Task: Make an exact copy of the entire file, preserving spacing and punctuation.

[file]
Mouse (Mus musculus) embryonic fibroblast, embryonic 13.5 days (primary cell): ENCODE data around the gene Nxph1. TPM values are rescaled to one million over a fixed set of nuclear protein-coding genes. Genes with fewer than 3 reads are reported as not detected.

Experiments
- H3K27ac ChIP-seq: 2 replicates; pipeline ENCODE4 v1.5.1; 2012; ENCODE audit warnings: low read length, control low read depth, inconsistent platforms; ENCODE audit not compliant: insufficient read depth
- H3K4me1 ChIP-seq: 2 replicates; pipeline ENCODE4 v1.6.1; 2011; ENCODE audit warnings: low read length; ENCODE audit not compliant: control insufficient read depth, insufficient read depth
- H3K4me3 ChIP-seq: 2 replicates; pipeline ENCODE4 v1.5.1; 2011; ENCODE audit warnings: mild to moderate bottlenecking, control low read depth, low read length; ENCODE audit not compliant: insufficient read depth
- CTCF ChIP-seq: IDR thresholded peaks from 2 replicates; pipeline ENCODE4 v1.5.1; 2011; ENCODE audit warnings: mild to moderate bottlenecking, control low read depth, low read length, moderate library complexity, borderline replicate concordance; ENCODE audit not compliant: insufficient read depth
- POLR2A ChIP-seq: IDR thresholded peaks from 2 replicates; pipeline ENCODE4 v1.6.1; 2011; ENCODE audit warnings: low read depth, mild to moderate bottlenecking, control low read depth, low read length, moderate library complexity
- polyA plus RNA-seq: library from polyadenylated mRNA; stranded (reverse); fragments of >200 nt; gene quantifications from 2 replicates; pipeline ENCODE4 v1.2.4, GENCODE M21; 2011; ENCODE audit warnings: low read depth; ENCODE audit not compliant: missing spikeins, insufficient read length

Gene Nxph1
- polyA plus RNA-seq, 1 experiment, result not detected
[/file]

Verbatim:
Mouse (Mus musculus) embryonic fibroblast, embryonic 13.5 days (primary cell): ENCODE data around the gene Nxph1. TPM values are rescaled to one million over a fixed set of nuclear protein-coding genes. Genes with fewer than 3 reads are reported as not detected.

Experiments
- H3K27ac ChIP-seq: 2 replicates; pipeline ENCODE4 v1.5.1; 2012; ENCODE audit warnings: low read length, control low read depth, inconsistent platforms; ENCODE audit not compliant: insufficient read depth
- H3K4me1 ChIP-seq: 2 replicates; pipeline ENCODE4 v1.6.1; 2011; ENCODE audit warnings: low read length; ENCODE audit not compliant: control insufficient read depth, insufficient read depth
- H3K4me3 ChIP-seq: 2 replicates; pipeline ENCODE4 v1.5.1; 2011; ENCODE audit warnings: mild to moderate bottlenecking, control low read depth, low read length; ENCODE audit not compliant: insufficient read depth
- CTCF ChIP-seq: IDR thresholded peaks from 2 replicates; pipeline ENCODE4 v1.5.1; 2011; ENCODE audit warnings: mild to moderate bottlenecking, control low read depth, low read length, moderate library complexity, borderline replicate concordance; ENCODE audit not compliant: insufficient read depth
- POLR2A ChIP-seq: IDR thresholded peaks from 2 replicates; pipeline ENCODE4 v1.6.1; 2011; ENCODE audit warnings: low read depth, mild to moderate bottlenecking, control low read depth, low read length, moderate library complexity
- polyA plus RNA-seq: library from polyadenylated mRNA; stranded (reverse); fragments of >200 nt; gene quantifications from 2 replicates; pipeline ENCODE4 v1.2.4, GENCODE M21; 2011; ENCODE audit warnings: low read depth; ENCODE audit not compliant: missing spikeins, insufficient read length

Gene Nxph1
- polyA plus RNA-seq, 1 experiment, result not detected